Friday, June 26, 2015

Volunteers help support UDC's sensory gardens

On Friday, June 19, several CAUSES staffers and community volunteers came out to tend to the UDC Garden of the Senses. Thanks to a grant from the Verizon Foundation, the gardens were first created to represent the senses of vision, smell and touch. 

Several Ward 3 community volunteers worked alongside CAUSES staff to give the gardens a little TLC after 2015's extended winter. Two of those volunteers, Mary Beth Tinker and Keshini Ladduwahetty, shared their thoughts on the community service gardening project.

"Projects like these are absolutely critical for UDC and CAUSES because we are at a turning point in this country and in this city in terms of developing urban agriculture. It's a huge part of the whole sustainability movement and there is no other institution that can do it except for the landgrant university, explained 
Ladduwahetty. "The fact that we have it right here and are lucky enough to live in the neighborhood is just excellent!"
Mary Beth Tinker and Kesh Ladduwahetty building a trellis for the blackberries.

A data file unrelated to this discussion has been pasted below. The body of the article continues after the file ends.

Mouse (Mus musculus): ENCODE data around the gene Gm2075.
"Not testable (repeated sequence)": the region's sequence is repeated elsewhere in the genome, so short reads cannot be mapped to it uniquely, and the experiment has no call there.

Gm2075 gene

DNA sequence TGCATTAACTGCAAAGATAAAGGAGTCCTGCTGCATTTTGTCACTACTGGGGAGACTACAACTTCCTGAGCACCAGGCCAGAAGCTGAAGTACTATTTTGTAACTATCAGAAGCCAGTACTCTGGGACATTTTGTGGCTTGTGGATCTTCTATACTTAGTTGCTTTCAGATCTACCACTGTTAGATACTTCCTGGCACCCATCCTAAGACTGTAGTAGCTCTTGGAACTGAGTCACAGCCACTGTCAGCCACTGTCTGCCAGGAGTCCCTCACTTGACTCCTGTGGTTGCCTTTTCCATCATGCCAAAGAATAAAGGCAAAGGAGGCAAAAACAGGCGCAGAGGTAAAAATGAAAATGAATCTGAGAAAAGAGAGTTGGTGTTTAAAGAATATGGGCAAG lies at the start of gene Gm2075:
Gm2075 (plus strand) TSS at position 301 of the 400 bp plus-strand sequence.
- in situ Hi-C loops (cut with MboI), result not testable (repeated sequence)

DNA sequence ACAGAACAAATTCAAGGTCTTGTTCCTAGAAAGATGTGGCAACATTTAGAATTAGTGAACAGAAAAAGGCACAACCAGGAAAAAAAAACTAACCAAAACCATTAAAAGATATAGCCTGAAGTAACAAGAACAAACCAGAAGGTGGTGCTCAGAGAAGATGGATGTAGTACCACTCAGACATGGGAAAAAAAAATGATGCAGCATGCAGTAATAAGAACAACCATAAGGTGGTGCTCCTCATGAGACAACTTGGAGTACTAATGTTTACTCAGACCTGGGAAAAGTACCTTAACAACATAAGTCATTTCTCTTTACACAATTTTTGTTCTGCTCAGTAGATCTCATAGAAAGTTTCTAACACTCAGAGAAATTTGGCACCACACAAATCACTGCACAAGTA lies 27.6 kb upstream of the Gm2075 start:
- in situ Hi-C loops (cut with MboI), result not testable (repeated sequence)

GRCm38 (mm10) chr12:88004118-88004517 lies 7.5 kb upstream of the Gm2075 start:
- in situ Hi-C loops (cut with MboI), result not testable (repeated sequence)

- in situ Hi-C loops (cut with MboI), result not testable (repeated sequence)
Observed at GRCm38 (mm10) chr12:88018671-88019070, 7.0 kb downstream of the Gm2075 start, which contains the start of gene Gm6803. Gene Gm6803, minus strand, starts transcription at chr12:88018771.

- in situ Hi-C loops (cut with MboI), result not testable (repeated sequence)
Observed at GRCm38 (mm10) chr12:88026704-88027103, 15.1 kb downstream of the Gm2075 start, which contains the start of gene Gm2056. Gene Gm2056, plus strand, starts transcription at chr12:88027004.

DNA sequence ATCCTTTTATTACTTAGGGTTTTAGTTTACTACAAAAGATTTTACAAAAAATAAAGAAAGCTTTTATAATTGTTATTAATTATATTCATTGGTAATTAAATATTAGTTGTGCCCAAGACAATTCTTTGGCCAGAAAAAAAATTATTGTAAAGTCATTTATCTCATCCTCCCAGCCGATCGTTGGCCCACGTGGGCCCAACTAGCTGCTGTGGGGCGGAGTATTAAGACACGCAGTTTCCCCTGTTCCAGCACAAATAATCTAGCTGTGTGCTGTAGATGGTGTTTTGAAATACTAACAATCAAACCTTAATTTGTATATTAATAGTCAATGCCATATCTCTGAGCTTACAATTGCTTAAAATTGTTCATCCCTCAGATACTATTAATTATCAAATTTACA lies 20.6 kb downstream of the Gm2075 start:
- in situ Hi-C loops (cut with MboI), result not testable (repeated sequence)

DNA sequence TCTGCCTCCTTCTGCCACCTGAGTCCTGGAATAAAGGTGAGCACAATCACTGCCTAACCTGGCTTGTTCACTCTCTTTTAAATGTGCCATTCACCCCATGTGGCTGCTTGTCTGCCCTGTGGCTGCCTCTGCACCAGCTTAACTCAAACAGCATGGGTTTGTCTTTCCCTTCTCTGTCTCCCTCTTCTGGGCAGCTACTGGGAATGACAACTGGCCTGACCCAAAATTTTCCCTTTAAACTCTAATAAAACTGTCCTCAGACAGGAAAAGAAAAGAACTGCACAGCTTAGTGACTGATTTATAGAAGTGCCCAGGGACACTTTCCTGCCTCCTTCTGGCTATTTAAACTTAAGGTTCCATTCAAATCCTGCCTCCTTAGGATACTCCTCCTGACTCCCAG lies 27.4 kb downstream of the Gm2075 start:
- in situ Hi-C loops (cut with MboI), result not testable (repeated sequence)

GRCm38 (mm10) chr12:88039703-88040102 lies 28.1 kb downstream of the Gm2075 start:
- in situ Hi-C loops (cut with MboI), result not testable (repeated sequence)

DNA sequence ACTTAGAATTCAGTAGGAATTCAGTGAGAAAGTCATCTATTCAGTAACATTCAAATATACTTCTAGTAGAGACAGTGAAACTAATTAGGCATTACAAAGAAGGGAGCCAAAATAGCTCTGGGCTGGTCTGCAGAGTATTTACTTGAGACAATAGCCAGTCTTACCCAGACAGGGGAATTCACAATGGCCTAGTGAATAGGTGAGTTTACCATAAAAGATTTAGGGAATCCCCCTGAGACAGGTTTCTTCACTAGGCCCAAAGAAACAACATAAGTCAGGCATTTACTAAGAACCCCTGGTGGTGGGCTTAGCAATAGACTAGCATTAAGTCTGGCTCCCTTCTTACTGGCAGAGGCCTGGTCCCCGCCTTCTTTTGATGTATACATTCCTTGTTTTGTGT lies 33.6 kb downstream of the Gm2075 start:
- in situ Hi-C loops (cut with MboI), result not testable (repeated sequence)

Over the past two years, the gardens served as an experiential learning destination for nearby D.C. schools, offering students the chance to step out of the classroom, bringing environmental science to life. 
Last spring, ninth grade students from nearby Edmund Burke School made weekly visits to the gardens as part of learning about climate change for their earth science class. They helped to weed, plant and apply compost. Their work at UDC was even highlighted in a short AP TV segment.

Mary Beth Tinker has been gardening since she was a child growing up in Iowa. "We get really excited thinking about the opportunities for green employment in this city!"

Expanding the District's economic development in the green job sector is a priority in the Sustainable DC Plan.

Another unique aspect of the sensory gardens are the tags which not only identify the plant and genus, but also the senses stimulated by the plant. More information on individual plants is available by scanning the QR code. Learn more about Plants Map tags

Special thanks to Dr. Lorraine Clark for spearheading the service event.

"Something as simple as gardening is not only educational, but helps us stay involved with the community, and vice versa," Dr. Clarke explained. 

The gardens are located on the UDC Van Ness Campus behind Building 41. 
Stop by and visit if you ever find yourself in the Van Ness neighborhood and stay tuned for more community gardening activities! Additional photos are available on our Facebook page.

Dr. Lorraine Clark organized the June 19 event.

Even CAUSES Dean O'Hara isn't afraid to get her hands dirty.

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